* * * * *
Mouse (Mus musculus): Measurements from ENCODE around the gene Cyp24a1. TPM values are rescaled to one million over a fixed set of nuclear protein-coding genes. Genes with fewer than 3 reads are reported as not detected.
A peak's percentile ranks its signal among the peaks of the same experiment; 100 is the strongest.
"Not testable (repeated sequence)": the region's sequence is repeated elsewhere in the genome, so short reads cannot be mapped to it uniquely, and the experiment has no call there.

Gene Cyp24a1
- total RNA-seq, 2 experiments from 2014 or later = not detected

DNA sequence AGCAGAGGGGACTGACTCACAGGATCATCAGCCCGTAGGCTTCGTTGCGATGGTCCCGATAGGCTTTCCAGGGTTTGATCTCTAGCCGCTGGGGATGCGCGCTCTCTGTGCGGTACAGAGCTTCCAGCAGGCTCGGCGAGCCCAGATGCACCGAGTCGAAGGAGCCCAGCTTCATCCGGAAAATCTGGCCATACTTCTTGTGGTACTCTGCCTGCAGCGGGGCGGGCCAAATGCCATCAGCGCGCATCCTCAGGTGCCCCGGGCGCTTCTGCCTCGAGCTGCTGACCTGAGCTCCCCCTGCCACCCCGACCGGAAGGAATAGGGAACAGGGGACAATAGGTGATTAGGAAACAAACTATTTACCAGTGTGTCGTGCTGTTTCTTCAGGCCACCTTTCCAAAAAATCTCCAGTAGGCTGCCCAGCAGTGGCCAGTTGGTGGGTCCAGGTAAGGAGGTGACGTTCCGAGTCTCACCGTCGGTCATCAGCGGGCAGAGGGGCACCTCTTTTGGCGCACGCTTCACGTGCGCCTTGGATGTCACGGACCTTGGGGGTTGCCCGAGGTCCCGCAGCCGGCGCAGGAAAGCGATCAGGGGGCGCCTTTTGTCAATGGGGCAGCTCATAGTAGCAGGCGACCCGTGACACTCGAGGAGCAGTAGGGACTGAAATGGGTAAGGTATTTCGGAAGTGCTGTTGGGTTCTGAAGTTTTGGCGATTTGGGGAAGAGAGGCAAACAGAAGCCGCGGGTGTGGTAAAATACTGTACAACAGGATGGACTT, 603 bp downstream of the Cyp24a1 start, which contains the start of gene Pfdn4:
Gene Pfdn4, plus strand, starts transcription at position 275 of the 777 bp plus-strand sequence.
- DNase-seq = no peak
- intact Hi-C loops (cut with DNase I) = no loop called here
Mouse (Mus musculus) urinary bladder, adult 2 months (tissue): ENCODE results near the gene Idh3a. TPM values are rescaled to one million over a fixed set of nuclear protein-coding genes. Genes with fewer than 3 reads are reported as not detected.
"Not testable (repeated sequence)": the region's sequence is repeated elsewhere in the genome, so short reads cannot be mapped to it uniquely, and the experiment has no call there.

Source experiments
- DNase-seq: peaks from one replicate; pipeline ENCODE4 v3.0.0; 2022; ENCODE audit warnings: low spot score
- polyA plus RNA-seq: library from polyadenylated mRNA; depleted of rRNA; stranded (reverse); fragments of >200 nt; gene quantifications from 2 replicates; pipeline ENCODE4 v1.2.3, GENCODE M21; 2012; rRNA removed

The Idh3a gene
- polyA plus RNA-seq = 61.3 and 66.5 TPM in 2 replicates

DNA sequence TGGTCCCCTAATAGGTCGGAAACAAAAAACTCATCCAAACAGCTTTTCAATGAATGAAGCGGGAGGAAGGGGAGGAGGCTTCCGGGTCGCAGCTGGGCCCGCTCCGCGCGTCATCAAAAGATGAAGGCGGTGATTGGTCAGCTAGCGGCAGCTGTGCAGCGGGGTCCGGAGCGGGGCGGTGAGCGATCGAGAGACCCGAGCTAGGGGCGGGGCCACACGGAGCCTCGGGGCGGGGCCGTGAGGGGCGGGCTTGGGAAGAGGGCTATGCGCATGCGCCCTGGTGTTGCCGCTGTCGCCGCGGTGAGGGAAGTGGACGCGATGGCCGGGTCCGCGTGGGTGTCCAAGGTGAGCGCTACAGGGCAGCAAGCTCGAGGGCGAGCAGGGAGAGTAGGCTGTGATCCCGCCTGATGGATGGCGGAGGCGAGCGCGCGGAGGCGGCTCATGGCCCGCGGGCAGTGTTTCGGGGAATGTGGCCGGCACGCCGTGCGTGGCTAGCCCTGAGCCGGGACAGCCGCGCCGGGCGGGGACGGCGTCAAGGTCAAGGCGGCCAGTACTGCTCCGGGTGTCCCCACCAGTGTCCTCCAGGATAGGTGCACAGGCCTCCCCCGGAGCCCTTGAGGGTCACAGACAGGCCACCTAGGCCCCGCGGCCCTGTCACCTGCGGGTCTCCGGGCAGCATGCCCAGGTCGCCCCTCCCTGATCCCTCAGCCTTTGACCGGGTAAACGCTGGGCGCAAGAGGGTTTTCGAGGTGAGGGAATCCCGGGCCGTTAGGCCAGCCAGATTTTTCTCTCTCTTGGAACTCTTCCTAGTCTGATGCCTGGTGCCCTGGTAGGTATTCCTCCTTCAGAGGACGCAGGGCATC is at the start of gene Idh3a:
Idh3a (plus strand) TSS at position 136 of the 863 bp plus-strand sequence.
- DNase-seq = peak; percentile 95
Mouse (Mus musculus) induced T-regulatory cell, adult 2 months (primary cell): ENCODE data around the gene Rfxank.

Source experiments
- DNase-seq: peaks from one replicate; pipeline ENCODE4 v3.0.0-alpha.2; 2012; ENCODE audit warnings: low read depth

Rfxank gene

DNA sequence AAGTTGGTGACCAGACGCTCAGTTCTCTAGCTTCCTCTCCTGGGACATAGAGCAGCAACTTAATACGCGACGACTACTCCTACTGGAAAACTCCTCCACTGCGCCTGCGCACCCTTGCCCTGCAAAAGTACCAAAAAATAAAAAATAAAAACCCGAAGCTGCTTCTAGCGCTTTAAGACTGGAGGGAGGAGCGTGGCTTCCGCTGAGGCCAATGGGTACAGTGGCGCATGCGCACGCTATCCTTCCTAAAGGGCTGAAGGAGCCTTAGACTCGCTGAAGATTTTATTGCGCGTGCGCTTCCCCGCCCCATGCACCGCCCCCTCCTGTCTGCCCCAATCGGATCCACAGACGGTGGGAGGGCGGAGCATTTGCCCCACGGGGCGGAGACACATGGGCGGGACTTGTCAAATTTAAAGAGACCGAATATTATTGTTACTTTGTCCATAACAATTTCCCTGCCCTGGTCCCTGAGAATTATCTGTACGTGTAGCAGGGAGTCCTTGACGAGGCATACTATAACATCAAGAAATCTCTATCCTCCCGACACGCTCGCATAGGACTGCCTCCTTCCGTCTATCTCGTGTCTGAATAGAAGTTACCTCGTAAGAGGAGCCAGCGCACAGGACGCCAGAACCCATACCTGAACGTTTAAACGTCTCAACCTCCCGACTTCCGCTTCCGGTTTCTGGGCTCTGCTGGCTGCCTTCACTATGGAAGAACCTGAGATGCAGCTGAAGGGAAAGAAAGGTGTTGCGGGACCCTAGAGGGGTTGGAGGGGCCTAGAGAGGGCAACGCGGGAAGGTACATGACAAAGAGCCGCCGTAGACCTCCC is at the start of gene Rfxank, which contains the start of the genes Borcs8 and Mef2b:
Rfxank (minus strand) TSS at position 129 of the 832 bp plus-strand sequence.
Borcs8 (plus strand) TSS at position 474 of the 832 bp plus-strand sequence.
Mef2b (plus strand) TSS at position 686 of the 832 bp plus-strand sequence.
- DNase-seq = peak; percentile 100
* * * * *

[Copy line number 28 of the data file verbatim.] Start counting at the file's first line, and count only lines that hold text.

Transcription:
- DNase-seq = peak; percentile 100